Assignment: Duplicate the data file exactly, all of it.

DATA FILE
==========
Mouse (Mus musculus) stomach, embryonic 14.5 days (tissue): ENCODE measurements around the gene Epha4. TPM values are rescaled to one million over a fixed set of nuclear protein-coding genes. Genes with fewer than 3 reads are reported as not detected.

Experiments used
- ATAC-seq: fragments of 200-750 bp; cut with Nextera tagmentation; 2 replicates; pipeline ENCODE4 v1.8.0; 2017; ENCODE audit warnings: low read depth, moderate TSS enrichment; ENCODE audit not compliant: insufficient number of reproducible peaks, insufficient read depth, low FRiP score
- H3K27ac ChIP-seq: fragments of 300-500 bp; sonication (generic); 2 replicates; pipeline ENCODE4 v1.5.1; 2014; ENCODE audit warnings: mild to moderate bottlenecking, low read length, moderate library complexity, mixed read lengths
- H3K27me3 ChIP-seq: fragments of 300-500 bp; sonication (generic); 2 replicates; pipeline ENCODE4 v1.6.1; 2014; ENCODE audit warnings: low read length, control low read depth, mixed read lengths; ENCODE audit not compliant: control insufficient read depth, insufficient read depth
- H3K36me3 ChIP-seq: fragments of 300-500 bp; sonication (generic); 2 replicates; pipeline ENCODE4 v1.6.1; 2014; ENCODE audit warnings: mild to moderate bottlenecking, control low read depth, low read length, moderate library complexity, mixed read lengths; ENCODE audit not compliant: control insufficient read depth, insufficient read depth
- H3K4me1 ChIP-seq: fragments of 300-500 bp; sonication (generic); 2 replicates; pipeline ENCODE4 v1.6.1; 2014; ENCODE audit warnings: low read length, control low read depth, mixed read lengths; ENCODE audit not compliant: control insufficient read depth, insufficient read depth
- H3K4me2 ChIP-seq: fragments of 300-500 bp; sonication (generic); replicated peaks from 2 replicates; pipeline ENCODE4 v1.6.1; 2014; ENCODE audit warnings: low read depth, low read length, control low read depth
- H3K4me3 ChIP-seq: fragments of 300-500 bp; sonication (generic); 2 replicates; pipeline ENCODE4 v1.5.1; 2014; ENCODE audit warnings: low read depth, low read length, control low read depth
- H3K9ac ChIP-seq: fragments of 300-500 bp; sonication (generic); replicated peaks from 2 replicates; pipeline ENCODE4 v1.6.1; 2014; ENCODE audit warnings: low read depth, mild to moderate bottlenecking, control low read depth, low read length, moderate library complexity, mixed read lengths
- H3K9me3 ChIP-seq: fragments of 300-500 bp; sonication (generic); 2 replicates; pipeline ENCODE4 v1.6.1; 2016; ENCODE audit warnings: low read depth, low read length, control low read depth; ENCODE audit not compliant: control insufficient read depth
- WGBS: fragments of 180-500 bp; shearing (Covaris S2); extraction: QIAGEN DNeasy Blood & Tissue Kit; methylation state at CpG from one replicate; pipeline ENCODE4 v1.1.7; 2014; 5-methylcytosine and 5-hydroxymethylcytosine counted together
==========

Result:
Mouse (Mus musculus) stomach, embryonic 14.5 days (tissue): ENCODE measurements around the gene Epha4. TPM values are rescaled to one million over a fixed set of nuclear protein-coding genes. Genes with fewer than 3 reads are reported as not detected.

Experiments used
- ATAC-seq: fragments of 200-750 bp; cut with Nextera tagmentation; 2 replicates; pipeline ENCODE4 v1.8.0; 2017; ENCODE audit warnings: low read depth, moderate TSS enrichment; ENCODE audit not compliant: insufficient number of reproducible peaks, insufficient read depth, low FRiP score
- H3K27ac ChIP-seq: fragments of 300-500 bp; sonication (generic); 2 replicates; pipeline ENCODE4 v1.5.1; 2014; ENCODE audit warnings: mild to moderate bottlenecking, low read length, moderate library complexity, mixed read lengths
- H3K27me3 ChIP-seq: fragments of 300-500 bp; sonication (generic); 2 replicates; pipeline ENCODE4 v1.6.1; 2014; ENCODE audit warnings: low read length, control low read depth, mixed read lengths; ENCODE audit not compliant: control insufficient read depth, insufficient read depth
- H3K36me3 ChIP-seq: fragments of 300-500 bp; sonication (generic); 2 replicates; pipeline ENCODE4 v1.6.1; 2014; ENCODE audit warnings: mild to moderate bottlenecking, control low read depth, low read length, moderate library complexity, mixed read lengths; ENCODE audit not compliant: control insufficient read depth, insufficient read depth
- H3K4me1 ChIP-seq: fragments of 300-500 bp; sonication (generic); 2 replicates; pipeline ENCODE4 v1.6.1; 2014; ENCODE audit warnings: low read length, control low read depth, mixed read lengths; ENCODE audit not compliant: control insufficient read depth, insufficient read depth
- H3K4me2 ChIP-seq: fragments of 300-500 bp; sonication (generic); replicated peaks from 2 replicates; pipeline ENCODE4 v1.6.1; 2014; ENCODE audit warnings: low read depth, low read length, control low read depth
- H3K4me3 ChIP-seq: fragments of 300-500 bp; sonication (generic); 2 replicates; pipeline ENCODE4 v1.5.1; 2014; ENCODE audit warnings: low read depth, low read length, control low read depth
- H3K9ac ChIP-seq: fragments of 300-500 bp; sonication (generic); replicated peaks from 2 replicates; pipeline ENCODE4 v1.6.1; 2014; ENCODE audit warnings: low read depth, mild to moderate bottlenecking, control low read depth, low read length, moderate library complexity, mixed read lengths
- H3K9me3 ChIP-seq: fragments of 300-500 bp; sonication (generic); 2 replicates; pipeline ENCODE4 v1.6.1; 2016; ENCODE audit warnings: low read depth, low read length, control low read depth; ENCODE audit not compliant: control insufficient read depth
- WGBS: fragments of 180-500 bp; shearing (Covaris S2); extraction: QIAGEN DNeasy Blood & Tissue Kit; methylation state at CpG from one replicate; pipeline ENCODE4 v1.1.7; 2014; 5-methylcytosine and 5-hydroxymethylcytosine counted together